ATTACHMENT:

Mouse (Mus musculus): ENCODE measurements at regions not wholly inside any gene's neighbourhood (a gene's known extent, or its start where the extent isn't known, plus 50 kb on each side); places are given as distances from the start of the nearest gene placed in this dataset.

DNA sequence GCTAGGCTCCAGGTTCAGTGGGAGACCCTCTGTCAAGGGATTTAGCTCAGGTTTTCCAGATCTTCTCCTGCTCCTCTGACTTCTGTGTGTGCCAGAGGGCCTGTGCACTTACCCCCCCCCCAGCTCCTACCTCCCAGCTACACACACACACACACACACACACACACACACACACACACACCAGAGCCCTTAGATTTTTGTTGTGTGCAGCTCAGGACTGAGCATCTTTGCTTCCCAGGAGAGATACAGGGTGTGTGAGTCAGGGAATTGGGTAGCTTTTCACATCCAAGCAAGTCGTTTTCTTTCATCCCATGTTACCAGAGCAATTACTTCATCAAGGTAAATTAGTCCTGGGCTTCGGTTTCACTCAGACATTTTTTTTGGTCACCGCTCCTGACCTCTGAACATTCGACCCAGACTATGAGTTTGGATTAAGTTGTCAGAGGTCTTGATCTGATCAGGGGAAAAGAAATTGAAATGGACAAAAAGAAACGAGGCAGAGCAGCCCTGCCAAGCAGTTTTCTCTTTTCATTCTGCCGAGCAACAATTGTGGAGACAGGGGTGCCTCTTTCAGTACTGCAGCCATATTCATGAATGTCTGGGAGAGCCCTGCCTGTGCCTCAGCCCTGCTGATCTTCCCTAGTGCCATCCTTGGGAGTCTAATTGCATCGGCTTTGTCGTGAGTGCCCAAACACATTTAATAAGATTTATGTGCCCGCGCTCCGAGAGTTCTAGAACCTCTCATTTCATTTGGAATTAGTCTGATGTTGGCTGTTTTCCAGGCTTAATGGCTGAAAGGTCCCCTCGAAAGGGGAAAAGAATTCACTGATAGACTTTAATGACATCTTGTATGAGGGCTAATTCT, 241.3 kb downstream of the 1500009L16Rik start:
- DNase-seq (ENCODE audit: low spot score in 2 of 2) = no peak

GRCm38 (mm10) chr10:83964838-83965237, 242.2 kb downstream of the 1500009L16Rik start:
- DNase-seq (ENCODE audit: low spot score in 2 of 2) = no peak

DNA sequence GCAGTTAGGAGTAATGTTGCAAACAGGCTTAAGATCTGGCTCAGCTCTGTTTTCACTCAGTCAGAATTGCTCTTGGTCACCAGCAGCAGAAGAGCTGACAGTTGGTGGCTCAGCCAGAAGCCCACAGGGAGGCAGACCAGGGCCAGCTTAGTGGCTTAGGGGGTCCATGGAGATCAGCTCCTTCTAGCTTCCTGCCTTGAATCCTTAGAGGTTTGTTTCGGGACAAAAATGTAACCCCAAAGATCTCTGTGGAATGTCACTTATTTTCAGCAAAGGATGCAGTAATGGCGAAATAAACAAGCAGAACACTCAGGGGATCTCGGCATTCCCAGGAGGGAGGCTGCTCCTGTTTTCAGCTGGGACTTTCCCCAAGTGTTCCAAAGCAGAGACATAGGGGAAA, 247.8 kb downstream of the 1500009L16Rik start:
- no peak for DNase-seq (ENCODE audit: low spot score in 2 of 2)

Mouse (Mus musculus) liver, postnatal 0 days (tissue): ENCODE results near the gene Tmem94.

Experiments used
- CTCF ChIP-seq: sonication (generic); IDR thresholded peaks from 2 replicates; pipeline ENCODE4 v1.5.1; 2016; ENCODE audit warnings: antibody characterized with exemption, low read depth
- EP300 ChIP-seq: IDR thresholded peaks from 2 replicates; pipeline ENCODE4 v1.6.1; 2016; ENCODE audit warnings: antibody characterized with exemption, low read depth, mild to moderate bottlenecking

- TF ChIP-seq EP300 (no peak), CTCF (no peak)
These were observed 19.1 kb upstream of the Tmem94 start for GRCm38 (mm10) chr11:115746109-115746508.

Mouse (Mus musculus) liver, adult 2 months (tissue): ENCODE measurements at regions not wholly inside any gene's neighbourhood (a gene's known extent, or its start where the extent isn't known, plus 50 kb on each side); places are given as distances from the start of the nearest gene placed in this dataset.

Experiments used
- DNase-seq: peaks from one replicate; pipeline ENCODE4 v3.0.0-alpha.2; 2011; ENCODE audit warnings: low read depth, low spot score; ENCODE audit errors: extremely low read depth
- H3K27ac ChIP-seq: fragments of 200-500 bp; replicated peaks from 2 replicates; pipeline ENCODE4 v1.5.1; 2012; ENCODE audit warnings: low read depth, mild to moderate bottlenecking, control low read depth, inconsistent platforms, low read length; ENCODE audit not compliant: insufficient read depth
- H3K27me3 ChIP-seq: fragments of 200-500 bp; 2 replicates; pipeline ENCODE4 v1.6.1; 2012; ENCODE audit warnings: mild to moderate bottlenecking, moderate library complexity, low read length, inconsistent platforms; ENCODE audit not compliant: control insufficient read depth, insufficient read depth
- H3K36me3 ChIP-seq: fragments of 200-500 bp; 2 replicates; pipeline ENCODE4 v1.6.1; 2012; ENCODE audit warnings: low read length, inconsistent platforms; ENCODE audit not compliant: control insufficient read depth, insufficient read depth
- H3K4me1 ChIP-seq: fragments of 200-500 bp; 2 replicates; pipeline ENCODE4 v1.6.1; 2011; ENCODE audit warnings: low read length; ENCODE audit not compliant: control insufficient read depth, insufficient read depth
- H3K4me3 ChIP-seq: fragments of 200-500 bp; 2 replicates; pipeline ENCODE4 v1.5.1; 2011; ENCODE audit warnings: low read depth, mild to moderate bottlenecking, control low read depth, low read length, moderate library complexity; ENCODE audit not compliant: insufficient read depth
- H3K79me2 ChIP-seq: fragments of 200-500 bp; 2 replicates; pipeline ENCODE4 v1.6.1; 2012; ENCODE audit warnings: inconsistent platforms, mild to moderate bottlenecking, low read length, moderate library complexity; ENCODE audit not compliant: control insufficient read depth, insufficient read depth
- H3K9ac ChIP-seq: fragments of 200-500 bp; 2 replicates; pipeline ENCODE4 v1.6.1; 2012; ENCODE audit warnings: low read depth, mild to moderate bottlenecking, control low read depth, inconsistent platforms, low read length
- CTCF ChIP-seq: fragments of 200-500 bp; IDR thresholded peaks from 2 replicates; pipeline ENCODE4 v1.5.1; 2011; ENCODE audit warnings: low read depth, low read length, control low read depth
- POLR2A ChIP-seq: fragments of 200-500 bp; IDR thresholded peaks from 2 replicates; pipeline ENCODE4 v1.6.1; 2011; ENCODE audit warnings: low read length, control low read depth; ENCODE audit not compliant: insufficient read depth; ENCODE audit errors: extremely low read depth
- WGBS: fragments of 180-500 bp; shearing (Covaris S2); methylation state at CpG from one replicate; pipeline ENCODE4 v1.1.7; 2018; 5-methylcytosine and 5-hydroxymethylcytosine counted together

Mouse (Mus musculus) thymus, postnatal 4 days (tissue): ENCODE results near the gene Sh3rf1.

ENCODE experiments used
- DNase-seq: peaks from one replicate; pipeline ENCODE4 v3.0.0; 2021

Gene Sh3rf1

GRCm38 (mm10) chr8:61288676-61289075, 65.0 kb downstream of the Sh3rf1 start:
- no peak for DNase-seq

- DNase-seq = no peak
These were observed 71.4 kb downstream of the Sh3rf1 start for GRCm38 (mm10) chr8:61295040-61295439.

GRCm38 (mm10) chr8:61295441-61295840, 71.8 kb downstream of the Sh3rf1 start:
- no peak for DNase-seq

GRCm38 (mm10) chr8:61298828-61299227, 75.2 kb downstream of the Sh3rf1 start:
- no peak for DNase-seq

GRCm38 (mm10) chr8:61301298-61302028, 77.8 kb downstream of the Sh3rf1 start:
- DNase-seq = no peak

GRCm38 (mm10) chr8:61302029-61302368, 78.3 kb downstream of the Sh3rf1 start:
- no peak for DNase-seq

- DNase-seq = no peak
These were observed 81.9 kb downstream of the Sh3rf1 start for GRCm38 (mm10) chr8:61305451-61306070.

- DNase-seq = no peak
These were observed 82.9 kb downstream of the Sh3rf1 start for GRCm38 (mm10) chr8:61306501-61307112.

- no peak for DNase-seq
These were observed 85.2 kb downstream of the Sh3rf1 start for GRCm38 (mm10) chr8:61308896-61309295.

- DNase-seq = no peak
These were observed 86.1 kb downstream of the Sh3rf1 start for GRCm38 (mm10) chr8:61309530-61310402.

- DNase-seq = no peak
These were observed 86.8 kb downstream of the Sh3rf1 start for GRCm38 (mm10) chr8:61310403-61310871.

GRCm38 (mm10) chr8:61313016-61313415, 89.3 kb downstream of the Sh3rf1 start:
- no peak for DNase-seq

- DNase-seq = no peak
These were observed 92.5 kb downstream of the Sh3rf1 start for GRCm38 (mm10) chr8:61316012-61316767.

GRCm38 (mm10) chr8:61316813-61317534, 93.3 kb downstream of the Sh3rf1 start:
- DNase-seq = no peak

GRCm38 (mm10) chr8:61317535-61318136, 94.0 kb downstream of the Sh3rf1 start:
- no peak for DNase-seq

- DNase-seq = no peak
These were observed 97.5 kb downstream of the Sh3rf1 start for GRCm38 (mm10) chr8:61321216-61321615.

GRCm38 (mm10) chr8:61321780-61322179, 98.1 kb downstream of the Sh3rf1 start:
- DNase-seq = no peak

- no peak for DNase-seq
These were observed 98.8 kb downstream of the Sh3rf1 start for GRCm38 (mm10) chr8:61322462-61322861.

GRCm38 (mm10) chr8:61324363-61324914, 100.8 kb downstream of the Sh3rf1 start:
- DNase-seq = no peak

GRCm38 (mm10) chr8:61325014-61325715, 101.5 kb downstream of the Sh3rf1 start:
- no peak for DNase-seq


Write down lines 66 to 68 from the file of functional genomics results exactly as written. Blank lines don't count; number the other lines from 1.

These were observed 98.8 kb downstream of the Sh3rf1 start for GRCm38 (mm10) chr8:61322462-61322861.

GRCm38 (mm10) chr8:61324363-61324914, 100.8 kb downstream of the Sh3rf1 start:
- DNase-seq = no peak